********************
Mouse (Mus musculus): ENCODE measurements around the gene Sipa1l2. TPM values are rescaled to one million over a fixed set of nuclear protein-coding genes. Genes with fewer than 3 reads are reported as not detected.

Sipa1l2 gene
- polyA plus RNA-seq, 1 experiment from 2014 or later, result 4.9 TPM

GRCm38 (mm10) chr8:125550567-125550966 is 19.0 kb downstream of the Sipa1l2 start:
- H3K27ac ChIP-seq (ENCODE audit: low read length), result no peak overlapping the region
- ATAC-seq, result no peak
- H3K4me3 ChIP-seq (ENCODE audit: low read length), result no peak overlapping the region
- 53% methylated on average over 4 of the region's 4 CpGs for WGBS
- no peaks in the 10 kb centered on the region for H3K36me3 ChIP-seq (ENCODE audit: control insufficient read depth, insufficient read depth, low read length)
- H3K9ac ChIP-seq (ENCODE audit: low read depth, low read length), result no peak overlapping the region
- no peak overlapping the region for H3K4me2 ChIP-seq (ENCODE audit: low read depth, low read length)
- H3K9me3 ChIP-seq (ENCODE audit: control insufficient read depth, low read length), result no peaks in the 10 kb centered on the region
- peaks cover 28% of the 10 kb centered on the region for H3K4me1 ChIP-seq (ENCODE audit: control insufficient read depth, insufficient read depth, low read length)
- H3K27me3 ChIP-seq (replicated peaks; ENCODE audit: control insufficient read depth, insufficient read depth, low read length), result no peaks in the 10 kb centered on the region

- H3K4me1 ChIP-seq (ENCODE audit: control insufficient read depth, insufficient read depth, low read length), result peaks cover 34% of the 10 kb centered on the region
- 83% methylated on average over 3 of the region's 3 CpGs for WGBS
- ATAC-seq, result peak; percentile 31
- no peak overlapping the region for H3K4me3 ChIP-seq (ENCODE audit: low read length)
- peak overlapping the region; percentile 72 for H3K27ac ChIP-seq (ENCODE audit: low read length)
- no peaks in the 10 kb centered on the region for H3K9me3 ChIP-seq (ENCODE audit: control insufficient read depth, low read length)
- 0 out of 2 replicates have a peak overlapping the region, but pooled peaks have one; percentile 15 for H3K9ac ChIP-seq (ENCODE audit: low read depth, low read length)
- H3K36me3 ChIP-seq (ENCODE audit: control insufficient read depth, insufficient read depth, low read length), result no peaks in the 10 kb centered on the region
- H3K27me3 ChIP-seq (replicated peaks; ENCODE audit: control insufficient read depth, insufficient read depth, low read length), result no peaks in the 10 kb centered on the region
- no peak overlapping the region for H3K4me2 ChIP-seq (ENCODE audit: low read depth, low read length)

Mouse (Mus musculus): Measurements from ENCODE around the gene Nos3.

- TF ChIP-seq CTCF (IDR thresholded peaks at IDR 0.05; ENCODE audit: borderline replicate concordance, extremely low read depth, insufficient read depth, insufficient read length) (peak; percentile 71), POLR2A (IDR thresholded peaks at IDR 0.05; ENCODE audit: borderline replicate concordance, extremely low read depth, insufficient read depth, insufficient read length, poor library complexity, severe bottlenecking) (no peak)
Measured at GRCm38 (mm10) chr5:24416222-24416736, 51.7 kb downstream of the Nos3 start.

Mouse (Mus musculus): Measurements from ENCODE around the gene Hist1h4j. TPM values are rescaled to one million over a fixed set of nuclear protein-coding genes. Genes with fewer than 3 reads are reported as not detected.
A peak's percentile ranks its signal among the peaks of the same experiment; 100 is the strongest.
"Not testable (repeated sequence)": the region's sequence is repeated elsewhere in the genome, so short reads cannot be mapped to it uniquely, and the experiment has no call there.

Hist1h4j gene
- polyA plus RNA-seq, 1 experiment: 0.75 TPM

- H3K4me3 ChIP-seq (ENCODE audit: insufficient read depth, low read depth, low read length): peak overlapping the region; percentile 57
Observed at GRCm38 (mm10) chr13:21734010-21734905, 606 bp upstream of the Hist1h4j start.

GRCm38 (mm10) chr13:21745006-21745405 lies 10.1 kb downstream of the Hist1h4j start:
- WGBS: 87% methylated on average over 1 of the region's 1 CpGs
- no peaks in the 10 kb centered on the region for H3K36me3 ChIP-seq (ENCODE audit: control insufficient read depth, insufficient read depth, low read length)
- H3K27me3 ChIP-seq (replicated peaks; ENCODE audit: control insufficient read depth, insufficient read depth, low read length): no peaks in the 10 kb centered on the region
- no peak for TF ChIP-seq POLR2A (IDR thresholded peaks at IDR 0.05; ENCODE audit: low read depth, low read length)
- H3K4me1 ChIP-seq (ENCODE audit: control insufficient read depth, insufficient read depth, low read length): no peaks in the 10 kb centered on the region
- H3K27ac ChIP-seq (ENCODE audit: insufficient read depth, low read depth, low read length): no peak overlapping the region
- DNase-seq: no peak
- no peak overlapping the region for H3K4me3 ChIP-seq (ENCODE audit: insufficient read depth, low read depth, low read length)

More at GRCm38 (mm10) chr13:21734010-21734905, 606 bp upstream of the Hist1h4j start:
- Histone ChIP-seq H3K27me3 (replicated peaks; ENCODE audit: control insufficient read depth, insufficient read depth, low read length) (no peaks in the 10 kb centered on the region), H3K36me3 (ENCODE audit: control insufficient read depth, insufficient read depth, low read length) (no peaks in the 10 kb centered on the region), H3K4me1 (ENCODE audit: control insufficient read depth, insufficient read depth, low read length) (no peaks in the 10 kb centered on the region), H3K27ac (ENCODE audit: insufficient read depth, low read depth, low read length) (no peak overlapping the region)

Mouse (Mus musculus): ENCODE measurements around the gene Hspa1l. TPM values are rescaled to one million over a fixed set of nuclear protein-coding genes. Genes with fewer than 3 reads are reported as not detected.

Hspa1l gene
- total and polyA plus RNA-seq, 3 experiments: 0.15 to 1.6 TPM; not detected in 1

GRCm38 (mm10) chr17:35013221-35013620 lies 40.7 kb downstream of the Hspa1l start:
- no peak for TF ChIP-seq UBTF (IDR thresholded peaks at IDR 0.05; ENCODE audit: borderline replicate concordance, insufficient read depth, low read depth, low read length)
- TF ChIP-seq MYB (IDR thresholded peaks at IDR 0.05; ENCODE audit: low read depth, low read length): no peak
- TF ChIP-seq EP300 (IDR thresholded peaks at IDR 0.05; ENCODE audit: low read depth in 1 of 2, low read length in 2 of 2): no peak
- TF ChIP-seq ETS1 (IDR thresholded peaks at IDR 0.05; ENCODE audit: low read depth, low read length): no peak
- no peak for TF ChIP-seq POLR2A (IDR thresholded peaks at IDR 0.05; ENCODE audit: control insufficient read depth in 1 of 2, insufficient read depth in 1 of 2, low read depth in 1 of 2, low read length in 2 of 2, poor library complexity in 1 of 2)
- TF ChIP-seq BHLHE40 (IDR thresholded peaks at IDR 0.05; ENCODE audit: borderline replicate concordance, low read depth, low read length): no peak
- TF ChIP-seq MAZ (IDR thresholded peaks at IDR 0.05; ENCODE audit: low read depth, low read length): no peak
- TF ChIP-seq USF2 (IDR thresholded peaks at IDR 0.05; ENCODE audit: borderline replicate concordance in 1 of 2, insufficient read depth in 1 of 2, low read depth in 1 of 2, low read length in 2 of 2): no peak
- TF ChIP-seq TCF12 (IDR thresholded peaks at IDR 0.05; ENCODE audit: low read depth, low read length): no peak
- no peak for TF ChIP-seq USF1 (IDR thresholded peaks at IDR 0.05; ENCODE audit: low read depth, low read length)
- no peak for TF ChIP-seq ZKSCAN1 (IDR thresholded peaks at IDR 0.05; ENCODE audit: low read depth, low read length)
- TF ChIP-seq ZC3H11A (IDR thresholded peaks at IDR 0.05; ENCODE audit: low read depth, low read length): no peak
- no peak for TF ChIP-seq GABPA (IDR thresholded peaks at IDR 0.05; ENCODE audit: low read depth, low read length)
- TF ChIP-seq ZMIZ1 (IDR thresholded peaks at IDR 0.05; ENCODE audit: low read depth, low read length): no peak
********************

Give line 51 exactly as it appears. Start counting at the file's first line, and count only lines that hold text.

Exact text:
- TF ChIP-seq MYB (IDR thresholded peaks at IDR 0.05; ENCODE audit: low read depth, low read length): no peak